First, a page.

• The report does not specify how the patients were selected, how their diagnoses were made, what treatments each one had previously undergone, and whether they represented all of the patients who had undergone at least 10 treatments at these facilities. Nor does it indicate how many patients began treatment, how many dropped out before the tenth treatment, and why those who dropped out did so. Even assuming that the patients included in the report improved, the “percent improved” should be based on the number who began the treatment, not the number who completed it.
  • The assessments were made only by the patients. No objective assessments were made by the treating physicians or third patients. Although the report states that the amount of medication the patients used was recorded, these data were not included in the report. Before-and-after MRI studies capable of documenting whether the treatment reduced disc herniation were not reported and presumably were not done.
  • There is no control group, so that it is not possible to determine whether patients improved as a result of the treatment or would have recovered without it. Nor do the data enable comparison between VAX-D treatment and other forms of treatment.
  • The report does not state how the outcome data were collected, who collected them, and when they were collected. Nor is there follow-up information indicating whether any reported improvement was temporary or permanent.

The Washington Department of Labor and Industries has published two technology assessments of powered traction devices used for intervertebral decompression. Both reports concluded that published literature had not demonstrated that such devices are more effective than other forms of traction, other conservative treatments, or surgery [25,26]. In 2005, the WorkSafeBC Evidence-Based Practice Group reached a similar conclusion [27].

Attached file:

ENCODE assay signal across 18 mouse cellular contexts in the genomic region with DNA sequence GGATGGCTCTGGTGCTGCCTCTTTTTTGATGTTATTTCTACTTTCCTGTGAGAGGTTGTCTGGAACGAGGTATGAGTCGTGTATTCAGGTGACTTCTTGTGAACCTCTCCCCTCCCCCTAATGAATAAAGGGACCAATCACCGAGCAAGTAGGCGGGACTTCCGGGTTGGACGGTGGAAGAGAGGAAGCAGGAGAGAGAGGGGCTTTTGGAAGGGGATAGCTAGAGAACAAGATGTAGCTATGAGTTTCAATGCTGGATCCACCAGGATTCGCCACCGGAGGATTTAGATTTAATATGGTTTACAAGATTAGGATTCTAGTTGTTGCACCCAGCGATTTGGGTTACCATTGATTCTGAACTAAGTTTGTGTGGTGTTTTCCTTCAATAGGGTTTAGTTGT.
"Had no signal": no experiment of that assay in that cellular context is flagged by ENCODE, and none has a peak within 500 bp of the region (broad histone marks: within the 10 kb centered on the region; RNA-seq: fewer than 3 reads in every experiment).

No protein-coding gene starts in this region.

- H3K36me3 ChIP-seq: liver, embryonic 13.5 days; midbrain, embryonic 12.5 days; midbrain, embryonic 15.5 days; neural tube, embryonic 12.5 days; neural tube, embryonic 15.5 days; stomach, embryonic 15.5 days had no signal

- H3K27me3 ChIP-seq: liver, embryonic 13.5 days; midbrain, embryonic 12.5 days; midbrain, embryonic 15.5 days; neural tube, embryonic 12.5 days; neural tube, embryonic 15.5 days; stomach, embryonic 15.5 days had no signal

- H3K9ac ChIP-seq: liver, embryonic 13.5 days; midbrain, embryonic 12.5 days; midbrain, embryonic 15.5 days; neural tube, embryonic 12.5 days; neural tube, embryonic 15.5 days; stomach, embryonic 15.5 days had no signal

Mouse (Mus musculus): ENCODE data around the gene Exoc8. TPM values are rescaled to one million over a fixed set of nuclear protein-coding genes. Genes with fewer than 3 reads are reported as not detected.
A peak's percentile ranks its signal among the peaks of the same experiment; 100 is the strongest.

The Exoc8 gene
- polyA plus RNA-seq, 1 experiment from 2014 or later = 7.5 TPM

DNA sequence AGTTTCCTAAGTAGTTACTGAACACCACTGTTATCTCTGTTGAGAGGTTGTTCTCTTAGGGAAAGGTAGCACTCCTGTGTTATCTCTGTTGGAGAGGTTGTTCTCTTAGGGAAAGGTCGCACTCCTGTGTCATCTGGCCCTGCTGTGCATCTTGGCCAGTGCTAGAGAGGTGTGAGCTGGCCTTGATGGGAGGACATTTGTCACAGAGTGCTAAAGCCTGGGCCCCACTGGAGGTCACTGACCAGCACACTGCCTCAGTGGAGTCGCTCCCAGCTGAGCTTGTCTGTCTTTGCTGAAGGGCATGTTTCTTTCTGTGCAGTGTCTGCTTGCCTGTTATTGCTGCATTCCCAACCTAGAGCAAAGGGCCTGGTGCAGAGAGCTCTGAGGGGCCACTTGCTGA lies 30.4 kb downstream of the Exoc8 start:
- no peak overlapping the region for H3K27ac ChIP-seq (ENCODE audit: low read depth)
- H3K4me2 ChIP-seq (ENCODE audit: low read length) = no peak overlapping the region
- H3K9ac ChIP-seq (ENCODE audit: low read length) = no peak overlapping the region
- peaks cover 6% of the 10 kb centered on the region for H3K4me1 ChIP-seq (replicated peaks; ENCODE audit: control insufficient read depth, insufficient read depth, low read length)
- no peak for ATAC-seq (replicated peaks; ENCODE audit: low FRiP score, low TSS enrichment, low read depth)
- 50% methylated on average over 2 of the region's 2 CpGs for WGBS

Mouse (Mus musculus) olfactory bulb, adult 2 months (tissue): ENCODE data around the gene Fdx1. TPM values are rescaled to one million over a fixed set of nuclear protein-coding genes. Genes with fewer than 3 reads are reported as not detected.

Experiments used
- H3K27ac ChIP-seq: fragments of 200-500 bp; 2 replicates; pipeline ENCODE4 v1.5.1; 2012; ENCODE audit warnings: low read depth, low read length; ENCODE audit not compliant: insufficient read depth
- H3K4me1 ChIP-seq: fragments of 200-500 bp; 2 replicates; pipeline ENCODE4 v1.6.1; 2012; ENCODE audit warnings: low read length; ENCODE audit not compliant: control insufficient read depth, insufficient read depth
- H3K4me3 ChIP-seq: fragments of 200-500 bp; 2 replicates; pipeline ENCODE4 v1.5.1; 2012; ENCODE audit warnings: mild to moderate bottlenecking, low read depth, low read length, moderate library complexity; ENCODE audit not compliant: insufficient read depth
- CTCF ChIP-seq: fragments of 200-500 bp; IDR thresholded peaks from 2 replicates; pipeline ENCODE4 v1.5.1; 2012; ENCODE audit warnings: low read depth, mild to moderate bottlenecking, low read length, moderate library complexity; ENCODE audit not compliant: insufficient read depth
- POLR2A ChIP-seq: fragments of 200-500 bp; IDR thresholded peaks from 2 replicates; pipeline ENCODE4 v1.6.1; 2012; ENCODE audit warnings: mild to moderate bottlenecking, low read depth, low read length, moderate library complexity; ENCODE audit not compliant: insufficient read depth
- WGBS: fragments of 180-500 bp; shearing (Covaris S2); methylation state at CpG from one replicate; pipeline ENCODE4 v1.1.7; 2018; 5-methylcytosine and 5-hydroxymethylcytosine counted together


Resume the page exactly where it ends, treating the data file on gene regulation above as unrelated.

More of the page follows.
In 2007, a researcher at the Parker Chiropractic College Parker Research Institute noted:

There is very limited evidence in the scientific literature to support the effectiveness of non-surgical spinal decompression therapy. This intervention has never been compared to exercise, spinal manipulation, standard medical care or other less expensive conservative treatment options which have an ample body of research demonstrating efficacy. Considering the cost-benefit relationship, many better researched and less expensive treatment options are available to the clinician [28].

Also in 2007, a technology assessment done for the Agency for Healthcare Research and Quality reached similar conclusions:

Currently available evidence is too limited in quality and quantity to allow for the formulation of evidence-based conclusions regarding the efficacy of decompression therapy as a therapy for chronic back pain when compared with other non-surgical treatment options. Of the studies examined for assessment of efficacy, neither included patients over 65 years of age. Adverse event reporting for decompression therapy is infrequent. There was one case report of an enlargement of an existing disc protrusion, and other studies reported worsening of pain in some patients [29].

VAX-D treatment is promoted as being completely risk-free. However, a case of adverse effects associated with it has been reported. The patient was a 46-year-old man who had been diagnosed with a large herniated disc in the lower part of his back. During the fifth VAX-D session his pain increased abruptly and he was not able to return to work. When subsequent investigation showed that the herniation had increased, he underwent emergency surgery [30].

A study reported in 2008  involved  250  subjects who were evaluated 30 and 180 days after receiving  VAX-D treatments. Improvements in pain intensity were noted, but subject selection was based on pain intensity and activity limitation without regard to the presence or absence of spinal nerve compression. In addition, there was no control group. The authors cautioned that “causal relationships between the outcomes and the intervention cannot be made.” [31]

Questionable Marketing

Vax-D Medical Technologies‘ Web site contains no violative claims. However, the company’s medical director, Frank Tilaro, M.D., has made forbidden claims in journal articles published in 1998 and 1999 and in a presentation to insurance industry personnel in 1999. In the 1998 article, referring to the Ramos-Martin study, he stated:

  • “The significance of the study cannot be overemphasized. The reduction of intradiscal pressure to negative levels has far reaching therapeutic implications.”
  • “Intradiscal pressure that is greater than capillary pressure in the vertebral body impedes oxygen diffusion to the disc which in turn impedes healing. Reducing intradiscal pressure with VAX-D creates a diffusion gradient into the disc that allows nourishment to proceed.”